Barrack – To cheer on, support
Billabong – A pond in a dry riverbed
Brolly – Umbrella
Buckleys Chance – Not a Chance; As good as impossible.
Bush – “Out in the bush” or “he’s gone bush”. In the countryside away from civilisation
Bushman’s alarm clock – a laughing Kookaburra
Cactus – Dead, Broken (an object, i.e washing machine)
Cark-It – To die
CBD – Central Business District (used to refer to a city centre: Melbourne CBD, Sydney CBD etc)
Choc A Bloc – Full
Chook – Chicken
Chrissie – Christmas
Ciggy / Durry – A Cigarette
Clucky – Feeling maternal
Cockie – Cockatoo (bird)
Coppers – Policemen
Crook – Being ill; or a criminal
Daks – Trousers. ‘Tracky daks’ are sweatpants/tracksuit pants
Dogs Breakfast – a poor piece of work; a mess (and sometimes used to describe how someone looks!)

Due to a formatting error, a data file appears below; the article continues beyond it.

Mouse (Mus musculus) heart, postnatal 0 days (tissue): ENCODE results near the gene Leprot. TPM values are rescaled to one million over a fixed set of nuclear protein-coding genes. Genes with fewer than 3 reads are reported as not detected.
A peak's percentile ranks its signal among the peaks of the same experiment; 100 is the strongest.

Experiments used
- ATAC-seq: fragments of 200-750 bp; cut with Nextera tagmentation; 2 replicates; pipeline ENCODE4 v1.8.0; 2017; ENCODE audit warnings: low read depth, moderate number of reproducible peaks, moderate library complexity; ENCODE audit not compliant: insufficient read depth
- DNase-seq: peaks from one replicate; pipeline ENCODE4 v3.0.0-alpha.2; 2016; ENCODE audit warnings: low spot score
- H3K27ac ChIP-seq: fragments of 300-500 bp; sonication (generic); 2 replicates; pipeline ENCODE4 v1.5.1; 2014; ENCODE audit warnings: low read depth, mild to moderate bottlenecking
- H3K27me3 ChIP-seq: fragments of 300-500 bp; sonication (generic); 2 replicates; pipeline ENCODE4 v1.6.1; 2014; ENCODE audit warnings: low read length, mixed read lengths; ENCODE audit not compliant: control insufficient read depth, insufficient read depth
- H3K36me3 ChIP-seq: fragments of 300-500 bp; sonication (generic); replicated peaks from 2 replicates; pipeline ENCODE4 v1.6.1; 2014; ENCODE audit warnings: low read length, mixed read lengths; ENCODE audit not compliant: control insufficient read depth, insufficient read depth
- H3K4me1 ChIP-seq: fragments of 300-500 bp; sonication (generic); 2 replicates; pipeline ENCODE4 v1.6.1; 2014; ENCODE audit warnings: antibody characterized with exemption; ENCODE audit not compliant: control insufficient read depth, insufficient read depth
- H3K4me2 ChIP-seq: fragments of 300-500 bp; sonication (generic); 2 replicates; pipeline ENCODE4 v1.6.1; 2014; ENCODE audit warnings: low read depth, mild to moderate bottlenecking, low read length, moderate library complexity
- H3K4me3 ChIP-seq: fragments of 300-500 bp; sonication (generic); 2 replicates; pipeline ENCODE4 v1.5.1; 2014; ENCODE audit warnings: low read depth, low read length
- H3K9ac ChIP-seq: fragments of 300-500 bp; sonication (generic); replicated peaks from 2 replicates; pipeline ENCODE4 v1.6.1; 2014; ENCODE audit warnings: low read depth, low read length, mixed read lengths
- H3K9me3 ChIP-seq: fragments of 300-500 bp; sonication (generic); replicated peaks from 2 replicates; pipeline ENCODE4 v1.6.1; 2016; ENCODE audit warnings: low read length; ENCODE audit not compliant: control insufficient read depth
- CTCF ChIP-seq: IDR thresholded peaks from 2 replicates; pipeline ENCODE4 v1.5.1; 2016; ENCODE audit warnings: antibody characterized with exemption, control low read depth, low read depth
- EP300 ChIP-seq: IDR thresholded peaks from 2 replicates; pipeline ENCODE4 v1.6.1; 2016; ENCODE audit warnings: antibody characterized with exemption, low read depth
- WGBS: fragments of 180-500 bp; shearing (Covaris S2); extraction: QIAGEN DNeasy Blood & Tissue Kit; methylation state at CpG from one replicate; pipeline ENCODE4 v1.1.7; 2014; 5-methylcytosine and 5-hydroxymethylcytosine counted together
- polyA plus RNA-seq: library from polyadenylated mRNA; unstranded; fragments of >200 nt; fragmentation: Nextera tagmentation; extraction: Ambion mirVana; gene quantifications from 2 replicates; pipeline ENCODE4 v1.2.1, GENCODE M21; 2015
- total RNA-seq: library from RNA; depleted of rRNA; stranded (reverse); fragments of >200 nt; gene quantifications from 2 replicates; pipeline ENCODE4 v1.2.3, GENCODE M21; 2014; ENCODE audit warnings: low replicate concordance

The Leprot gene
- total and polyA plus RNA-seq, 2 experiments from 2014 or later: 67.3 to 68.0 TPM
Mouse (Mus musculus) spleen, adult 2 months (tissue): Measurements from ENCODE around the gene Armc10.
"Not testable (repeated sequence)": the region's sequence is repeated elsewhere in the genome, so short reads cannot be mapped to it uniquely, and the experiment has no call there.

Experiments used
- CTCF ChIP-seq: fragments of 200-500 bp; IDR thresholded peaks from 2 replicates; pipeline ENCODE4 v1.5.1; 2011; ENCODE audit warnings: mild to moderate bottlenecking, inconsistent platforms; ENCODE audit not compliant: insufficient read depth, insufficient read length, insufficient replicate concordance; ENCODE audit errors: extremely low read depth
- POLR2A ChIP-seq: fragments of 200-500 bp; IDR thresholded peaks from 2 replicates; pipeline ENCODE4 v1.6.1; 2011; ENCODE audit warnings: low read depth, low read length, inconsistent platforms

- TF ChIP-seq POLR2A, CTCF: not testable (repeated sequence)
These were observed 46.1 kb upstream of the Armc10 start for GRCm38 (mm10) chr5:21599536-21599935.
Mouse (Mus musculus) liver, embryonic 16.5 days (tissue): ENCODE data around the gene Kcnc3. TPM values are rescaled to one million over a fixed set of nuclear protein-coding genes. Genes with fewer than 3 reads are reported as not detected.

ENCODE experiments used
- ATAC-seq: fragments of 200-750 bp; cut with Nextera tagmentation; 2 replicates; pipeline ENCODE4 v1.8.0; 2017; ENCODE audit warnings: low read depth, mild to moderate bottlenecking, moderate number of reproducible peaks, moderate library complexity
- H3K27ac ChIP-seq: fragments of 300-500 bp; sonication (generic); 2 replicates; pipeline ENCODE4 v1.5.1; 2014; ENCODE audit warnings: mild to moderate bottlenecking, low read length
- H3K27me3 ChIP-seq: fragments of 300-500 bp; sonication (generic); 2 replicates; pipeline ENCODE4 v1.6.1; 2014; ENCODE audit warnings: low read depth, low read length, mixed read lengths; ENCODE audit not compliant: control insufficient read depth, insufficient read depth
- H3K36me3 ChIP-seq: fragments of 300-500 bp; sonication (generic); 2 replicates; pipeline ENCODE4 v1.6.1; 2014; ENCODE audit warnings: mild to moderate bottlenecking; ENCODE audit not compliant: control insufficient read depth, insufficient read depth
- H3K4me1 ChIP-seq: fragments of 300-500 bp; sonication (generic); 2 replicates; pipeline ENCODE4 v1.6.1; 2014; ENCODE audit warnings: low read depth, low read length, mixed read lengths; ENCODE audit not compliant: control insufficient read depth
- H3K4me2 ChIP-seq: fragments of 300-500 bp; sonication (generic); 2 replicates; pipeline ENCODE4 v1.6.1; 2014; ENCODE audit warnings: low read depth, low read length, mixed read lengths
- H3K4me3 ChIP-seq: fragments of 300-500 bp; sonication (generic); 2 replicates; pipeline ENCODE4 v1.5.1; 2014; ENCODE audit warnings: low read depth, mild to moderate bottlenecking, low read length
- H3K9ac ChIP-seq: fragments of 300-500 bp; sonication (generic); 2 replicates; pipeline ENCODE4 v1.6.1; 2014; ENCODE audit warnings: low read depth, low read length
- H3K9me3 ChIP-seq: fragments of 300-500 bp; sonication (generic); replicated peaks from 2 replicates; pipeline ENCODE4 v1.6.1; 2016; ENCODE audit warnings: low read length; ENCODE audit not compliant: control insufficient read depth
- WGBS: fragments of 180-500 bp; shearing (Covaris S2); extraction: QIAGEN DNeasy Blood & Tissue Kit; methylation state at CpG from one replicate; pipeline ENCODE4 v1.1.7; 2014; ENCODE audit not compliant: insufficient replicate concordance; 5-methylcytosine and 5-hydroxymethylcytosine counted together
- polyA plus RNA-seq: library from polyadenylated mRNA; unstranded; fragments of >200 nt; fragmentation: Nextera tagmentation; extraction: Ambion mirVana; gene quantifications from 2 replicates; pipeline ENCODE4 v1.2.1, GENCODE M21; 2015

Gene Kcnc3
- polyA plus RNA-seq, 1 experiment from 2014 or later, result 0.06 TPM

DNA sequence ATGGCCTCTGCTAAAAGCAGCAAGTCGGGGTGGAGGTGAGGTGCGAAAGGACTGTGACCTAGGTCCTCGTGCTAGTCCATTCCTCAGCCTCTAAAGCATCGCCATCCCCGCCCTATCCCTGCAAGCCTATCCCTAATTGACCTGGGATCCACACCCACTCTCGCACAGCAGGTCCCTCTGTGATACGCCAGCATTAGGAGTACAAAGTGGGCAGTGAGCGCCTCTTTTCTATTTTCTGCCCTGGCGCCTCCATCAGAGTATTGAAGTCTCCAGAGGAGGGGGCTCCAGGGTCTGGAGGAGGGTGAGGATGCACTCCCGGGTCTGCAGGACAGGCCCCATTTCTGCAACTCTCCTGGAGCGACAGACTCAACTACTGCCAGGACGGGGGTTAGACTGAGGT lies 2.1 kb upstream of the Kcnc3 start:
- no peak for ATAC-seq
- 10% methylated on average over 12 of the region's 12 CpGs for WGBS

Down Under – Australia and New Zealand
Dunny – Toilet
Exy – Expensive
Facey – Facebook
Fair Dinkum – ‘Honestly? Yeah honestly!
Fair Go / Fair Crack of the Whip / Fair Suck of the Sav – To give someone a chance
Flannie / Flanno – Flannelette shirt
Flat out – Crazy busy
Footy – Australian Rules / Aussie Rules Football (not UK or world football/soccer)
Furphy – Tall tales, rumours or stories that are improbable or absurd (also the name of a brand of beer!)
G’day – Hello
Going off – The reaction of an angry person “he’s going off”
Good On Ya – Good work
Goon – The best (or worst) version of wine – depending on your preference. Goon is a cheap, boxed wine.
Grommet – Young surfer
Grundies – underpants / underwear
Hard yakka – Hard work
Heaps – loads, lots, many
Hoon – Hooligan / Someone driving badly.
Hooroo – Goodbye
Iffy – Bit risky
John Dory – The goss / The gossip / The story
Knickers – Female underwear
Lappy – Laptop
Larrikin – Someone who’s always up for a laugh, bit of a harmless prankster
Lucky Country – Australia (where else?!)
Manchester – Sheets / Linen etc. (If you’re from the UK, this one is particularly confusing!)
Mate – Friend, Acquaintance
Moolah – Money
Mozzie – Mosquito
No Drama – No problem / it’s ok
No Worries – No problem / it’s ok
Nuddy / In the Nud – Naked
Outback – The middle/interior of Australia.
Pash – To kiss